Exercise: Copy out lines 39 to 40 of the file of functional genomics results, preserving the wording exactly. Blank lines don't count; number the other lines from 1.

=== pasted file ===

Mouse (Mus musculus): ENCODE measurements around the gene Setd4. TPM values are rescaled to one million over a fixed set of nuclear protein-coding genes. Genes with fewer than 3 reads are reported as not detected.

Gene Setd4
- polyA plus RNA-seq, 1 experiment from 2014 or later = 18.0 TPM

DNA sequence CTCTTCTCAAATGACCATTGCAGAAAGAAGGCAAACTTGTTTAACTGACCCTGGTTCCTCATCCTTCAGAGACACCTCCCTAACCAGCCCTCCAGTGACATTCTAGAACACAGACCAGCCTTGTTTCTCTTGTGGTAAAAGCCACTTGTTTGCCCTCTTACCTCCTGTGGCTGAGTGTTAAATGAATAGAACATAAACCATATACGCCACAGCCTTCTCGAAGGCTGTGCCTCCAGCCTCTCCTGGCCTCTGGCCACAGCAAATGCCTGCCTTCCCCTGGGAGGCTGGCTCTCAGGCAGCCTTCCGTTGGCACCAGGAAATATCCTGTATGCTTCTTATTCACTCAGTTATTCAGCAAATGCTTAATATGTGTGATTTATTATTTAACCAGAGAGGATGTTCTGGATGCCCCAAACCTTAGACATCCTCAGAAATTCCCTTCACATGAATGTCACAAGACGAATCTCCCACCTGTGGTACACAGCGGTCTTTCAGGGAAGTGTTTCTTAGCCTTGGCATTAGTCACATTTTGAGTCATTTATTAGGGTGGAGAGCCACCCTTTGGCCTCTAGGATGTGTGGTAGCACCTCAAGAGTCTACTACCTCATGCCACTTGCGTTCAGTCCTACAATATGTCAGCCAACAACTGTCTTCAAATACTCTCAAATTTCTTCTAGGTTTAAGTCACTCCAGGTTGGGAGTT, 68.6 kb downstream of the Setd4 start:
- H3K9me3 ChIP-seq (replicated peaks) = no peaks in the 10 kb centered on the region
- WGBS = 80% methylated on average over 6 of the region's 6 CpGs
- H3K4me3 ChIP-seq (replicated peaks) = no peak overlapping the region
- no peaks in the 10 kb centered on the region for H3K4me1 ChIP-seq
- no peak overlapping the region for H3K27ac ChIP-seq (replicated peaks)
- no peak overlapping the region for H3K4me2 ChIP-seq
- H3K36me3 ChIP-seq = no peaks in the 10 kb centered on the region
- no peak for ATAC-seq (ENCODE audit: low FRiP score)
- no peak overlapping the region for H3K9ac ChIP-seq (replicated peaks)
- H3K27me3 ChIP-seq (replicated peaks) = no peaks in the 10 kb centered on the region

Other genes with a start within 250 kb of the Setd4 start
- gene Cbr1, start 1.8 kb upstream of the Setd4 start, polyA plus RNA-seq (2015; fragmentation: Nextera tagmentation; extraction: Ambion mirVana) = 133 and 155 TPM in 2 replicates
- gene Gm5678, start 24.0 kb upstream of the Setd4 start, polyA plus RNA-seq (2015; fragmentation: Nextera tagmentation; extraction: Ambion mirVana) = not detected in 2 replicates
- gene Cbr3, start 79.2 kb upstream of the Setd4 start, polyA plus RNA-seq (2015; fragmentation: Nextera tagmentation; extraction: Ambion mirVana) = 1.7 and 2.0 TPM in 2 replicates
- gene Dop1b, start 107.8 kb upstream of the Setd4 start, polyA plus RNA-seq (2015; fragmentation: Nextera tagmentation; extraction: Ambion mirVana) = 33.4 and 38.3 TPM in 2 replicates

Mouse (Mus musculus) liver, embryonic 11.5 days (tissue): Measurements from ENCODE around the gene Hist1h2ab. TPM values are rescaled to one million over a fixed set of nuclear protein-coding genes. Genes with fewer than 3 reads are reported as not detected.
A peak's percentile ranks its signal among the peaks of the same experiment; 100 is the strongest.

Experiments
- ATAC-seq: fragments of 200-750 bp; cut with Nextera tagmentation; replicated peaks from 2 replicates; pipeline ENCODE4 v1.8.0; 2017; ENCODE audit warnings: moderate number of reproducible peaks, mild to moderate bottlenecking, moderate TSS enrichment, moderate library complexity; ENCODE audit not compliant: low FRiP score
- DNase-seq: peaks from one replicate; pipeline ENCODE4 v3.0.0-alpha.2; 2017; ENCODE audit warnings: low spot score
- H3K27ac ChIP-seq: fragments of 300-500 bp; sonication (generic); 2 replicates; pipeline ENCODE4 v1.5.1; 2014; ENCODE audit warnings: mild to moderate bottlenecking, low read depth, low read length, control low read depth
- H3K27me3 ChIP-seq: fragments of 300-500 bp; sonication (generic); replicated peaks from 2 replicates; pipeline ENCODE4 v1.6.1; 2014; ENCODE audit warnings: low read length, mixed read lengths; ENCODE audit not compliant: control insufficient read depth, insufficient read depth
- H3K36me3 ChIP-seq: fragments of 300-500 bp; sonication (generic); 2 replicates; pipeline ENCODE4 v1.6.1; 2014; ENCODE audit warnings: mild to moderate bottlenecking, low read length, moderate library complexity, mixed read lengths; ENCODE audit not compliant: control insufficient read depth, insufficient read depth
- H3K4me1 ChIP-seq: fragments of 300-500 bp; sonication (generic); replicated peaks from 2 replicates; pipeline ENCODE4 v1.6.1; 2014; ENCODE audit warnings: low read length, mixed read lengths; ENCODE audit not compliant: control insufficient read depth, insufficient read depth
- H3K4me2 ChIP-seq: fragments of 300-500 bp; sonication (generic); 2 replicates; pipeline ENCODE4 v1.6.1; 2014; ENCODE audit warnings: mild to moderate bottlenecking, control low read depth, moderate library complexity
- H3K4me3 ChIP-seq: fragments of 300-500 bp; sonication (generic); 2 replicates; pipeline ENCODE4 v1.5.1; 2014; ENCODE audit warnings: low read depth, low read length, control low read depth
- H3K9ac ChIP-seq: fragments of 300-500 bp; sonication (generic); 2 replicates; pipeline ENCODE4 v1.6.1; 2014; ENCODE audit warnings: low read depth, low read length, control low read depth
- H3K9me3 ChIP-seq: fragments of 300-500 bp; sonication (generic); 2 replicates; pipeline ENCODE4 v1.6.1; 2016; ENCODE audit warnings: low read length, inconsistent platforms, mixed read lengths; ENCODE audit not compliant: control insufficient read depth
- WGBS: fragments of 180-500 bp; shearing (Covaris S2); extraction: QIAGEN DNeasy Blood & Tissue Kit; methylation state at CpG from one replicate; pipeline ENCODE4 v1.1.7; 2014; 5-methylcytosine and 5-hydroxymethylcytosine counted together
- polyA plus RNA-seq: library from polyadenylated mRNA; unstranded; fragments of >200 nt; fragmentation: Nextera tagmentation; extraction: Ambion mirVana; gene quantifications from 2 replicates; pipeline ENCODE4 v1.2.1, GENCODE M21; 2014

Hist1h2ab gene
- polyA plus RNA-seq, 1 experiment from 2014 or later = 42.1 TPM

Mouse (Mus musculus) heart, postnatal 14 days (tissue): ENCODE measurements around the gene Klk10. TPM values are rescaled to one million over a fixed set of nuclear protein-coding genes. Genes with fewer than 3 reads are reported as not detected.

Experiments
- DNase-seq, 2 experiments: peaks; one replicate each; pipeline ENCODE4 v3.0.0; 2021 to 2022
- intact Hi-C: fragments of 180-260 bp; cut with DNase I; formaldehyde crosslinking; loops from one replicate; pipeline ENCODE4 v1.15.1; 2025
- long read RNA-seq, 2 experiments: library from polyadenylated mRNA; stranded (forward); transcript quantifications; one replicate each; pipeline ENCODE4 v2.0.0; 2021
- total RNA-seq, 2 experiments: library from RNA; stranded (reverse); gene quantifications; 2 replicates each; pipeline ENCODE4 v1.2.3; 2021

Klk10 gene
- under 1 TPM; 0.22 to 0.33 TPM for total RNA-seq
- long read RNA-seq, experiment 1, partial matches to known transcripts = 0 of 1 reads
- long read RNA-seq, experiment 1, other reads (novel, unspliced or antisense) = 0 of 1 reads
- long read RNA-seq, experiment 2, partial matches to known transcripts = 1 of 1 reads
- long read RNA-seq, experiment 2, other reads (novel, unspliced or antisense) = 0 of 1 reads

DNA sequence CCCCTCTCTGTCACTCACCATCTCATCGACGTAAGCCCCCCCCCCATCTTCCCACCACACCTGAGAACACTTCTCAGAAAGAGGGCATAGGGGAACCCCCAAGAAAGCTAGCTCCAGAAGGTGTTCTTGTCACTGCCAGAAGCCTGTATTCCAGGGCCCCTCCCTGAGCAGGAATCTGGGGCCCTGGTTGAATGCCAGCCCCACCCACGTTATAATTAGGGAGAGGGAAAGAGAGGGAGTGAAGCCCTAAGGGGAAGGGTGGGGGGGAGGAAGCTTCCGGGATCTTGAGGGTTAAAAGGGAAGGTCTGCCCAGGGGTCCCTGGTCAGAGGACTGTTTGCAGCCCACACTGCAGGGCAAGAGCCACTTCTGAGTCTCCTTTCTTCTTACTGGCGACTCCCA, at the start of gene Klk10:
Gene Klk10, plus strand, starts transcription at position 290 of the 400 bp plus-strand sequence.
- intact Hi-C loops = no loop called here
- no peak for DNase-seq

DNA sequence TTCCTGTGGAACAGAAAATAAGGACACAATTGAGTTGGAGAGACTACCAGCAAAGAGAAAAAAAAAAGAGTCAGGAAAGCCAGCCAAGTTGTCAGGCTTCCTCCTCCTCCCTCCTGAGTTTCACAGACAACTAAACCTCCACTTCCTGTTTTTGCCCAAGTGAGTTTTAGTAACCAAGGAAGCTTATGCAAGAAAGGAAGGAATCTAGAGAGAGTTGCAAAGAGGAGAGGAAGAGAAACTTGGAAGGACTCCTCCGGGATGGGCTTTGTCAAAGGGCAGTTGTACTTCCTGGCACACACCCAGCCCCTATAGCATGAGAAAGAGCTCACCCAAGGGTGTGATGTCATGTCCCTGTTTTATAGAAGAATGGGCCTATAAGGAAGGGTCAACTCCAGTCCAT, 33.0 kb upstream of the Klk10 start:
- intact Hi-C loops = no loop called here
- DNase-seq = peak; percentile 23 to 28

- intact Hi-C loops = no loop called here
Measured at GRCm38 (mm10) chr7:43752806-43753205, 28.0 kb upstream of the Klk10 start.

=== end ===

- DNase-seq, 2 experiments: peaks; one replicate each; pipeline ENCODE4 v3.0.0; 2021 to 2022
- intact Hi-C: fragments of 180-260 bp; cut with DNase I; formaldehyde crosslinking; loops from one replicate; pipeline ENCODE4 v1.15.1; 2025